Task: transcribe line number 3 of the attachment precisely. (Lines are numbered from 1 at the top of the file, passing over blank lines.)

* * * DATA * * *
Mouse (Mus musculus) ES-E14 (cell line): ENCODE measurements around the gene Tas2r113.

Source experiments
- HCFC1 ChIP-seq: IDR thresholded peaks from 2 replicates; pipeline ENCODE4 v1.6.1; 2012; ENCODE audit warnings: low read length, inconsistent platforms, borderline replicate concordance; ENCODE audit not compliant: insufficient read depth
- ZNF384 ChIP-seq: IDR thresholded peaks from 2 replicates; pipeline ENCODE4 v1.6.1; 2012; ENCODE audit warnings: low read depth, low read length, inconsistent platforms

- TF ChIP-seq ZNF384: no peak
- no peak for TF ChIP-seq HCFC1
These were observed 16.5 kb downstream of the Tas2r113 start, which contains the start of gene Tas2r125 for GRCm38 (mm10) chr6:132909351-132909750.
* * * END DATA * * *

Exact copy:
- HCFC1 ChIP-seq: IDR thresholded peaks from 2 replicates; pipeline ENCODE4 v1.6.1; 2012; ENCODE audit warnings: low read length, inconsistent platforms, borderline replicate concordance; ENCODE audit not compliant: insufficient read depth